On the road to White Sands, the sea is on one's left hand side. Therefore White Sands must be to the East of Avonlea (AoGG, ch 5, 5th page), which would identify it with North Rusticoville. If this is so, then Carmody must be New London, since that is the third of the roads meeting at Avonlea (AoA, ch 2, 1st page). This is supported by a reference to 'Carmody harbour' (COA, ch 3, 19th page). Carmody therefore on the coast. From the map given in the diaries, there are two villages between Cavendish and New London: Bay View and Stanley. In the journals (vol 1, p 230, 31 Dec 1898) LMM describes Stanley as the place where they most often went to buy supplies. May therefore be worth trying Carmody in the position of Stanley. This is a more reasonable distance for walking (AotI, ch 22, 2nd page). When Matthew goes for the doctor (AoGG, ch 18, 3rd - 5th pages) he goes first to Carmody and then to Spencervale. Suggests, though doesn't absolutely require, that Spencervale is further than Carmody, but in the same direction. Will stick with the present position for now, however.
White Sands is five miles from Avonlea (AoGG, ch 5, 1st page). Problem: '... she goes on to White Sands station' (AoGG, ch 1, 6th page). If there is a railway station at White Sands, why do people from Avonlea go all the way to Bright River to meet the train? Perhaps the service to White Sands is very infrequent. It is difficult to see how a railway could get to White Sands except by going via Spencervale, yet there doesn't seem to be a station at Spencervale, whose inhabitants have to go to Bright River for the train (COA, ch 2, just at the end of section 5 - "the September chapter").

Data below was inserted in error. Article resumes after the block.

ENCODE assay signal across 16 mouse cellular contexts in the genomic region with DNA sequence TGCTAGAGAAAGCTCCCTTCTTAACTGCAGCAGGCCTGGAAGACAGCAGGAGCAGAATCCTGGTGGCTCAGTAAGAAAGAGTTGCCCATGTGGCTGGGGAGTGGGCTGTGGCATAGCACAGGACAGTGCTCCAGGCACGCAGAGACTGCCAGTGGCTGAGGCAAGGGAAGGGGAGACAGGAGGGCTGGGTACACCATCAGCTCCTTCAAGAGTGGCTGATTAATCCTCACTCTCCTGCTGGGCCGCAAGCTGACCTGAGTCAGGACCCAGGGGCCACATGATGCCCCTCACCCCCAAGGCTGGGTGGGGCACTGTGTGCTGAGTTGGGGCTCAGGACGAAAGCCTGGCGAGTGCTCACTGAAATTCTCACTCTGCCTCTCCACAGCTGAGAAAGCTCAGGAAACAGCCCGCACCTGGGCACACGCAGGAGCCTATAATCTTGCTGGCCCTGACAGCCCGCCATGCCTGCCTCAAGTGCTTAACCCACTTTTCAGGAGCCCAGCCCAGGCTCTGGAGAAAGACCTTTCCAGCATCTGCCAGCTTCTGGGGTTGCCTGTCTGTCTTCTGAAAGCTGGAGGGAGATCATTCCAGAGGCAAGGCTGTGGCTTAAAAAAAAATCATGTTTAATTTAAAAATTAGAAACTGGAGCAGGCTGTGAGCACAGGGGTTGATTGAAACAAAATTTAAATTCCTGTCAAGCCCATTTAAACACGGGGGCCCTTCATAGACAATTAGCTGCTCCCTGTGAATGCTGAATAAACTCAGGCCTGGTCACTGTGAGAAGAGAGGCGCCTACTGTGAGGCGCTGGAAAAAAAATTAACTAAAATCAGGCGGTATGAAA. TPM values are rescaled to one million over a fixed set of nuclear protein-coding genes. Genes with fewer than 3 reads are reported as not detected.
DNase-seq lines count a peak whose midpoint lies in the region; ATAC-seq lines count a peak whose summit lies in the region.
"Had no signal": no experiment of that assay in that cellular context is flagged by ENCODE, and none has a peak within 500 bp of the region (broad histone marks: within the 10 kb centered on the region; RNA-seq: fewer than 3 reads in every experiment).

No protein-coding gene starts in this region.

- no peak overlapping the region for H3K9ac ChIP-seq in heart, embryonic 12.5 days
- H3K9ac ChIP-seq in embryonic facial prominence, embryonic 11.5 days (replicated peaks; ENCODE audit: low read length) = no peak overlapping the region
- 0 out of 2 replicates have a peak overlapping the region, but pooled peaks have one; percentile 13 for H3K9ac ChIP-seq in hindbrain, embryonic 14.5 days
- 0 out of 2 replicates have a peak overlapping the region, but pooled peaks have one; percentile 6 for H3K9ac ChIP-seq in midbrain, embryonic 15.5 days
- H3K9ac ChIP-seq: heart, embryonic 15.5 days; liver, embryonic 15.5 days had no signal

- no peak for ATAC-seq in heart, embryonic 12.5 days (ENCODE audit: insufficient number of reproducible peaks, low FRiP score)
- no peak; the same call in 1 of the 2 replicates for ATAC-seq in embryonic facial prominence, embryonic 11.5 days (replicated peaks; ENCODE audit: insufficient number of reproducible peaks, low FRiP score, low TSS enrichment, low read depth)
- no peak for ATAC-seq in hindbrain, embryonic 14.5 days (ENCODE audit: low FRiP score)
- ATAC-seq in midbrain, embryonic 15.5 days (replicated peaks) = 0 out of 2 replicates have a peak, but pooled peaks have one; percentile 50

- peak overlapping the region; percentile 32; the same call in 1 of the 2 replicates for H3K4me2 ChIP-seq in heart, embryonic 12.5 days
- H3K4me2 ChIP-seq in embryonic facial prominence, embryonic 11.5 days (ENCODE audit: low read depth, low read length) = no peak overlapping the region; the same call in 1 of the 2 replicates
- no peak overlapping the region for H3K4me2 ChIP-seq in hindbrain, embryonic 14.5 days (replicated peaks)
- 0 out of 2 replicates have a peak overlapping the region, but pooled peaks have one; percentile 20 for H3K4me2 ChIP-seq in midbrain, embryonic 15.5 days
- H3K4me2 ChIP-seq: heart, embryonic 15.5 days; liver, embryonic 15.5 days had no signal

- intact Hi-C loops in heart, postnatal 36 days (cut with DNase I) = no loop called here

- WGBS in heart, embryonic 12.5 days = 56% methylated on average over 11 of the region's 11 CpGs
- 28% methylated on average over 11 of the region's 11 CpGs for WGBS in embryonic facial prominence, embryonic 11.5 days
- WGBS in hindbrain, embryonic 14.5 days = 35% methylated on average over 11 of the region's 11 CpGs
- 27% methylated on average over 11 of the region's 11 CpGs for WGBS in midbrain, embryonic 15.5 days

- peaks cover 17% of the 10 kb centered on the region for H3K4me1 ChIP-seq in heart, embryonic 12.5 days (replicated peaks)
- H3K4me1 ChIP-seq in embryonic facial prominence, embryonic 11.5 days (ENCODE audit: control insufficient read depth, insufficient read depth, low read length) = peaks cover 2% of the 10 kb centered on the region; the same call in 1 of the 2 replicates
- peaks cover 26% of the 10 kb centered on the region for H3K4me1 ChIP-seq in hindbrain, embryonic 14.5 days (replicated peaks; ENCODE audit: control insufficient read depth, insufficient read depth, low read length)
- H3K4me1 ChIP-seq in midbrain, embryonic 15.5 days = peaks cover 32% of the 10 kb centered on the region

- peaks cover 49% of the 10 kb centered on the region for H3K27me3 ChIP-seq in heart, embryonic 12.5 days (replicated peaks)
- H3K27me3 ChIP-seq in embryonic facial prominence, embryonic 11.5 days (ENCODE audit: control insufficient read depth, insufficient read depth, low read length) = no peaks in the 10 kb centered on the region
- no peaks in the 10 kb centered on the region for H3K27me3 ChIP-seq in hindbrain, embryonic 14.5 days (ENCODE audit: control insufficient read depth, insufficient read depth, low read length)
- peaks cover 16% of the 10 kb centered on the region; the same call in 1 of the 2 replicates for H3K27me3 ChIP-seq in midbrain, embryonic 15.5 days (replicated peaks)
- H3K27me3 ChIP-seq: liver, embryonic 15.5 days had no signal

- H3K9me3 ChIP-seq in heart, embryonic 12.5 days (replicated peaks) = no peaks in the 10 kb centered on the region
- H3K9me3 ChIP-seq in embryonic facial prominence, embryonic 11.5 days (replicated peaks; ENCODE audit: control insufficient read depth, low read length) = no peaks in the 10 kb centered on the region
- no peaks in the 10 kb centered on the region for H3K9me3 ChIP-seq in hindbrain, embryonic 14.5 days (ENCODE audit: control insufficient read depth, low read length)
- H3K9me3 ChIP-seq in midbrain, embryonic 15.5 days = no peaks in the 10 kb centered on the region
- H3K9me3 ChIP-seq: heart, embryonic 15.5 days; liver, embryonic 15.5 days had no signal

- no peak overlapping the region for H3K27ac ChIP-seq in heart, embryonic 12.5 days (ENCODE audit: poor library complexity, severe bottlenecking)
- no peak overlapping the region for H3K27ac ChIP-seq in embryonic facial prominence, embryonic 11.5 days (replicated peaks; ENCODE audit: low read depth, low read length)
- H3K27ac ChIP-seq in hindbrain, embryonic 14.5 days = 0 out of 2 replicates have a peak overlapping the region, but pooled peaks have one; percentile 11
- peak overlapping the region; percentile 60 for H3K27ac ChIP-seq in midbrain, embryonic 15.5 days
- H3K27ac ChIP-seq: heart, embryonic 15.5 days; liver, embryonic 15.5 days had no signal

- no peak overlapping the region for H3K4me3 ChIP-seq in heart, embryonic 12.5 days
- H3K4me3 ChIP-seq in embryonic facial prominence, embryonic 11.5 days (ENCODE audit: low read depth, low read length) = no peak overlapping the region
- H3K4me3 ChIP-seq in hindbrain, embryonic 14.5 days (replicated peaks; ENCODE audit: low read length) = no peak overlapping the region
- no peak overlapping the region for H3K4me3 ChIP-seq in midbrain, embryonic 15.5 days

On the other hand, there is the fact that White Sands gets a lot of visitors (AoGG, ch 5, 5th page) and has a hotel (AoGG, ch 33, 5th page) where 'rich Americans' stay, which makes it more likely that it would have a railway station. Referring back to the modern map, I see there is a road crossing the river mouth at North Rustico (= White Sands). I thought of putting a railway following roughly this route, by-passing Spencervale and going on the opposite bank to Newbridge. In the end, I left this out, as the balance of probabilities seems against there being a station so much nearer to Avonlea than Bright River, given that Bright River is the station the Green Gables people always used (until the station at Carmody opened).
White Sands is on the way back from Charlottetown to Avonlea (AoGG, ch 29, 7th page). This suggests that it is somewhat further south than I have it on the map. It cannot be where I have Newbridge, however, as this would not agree with the description of the three-way junction at Avonlea (AoA, ch 2, 1st page). Perhaps Mr Barry had a particular reason for going via White Sands on this occasion, despite it being apparently a little longer than going via Newbridge.
Coming from Bright River, through the White Way of Delight, the sunset sky is visible at the end of the tunnel created by the trees. Therefore the road must not be too far from E-W at this point. It does not have to be exactly so, since it is the 'sunset sky' that is visible, not the setting sun itself. The White Way of Delight is shortly before getting to Newbridge (AoGG, ch 2, 8th page).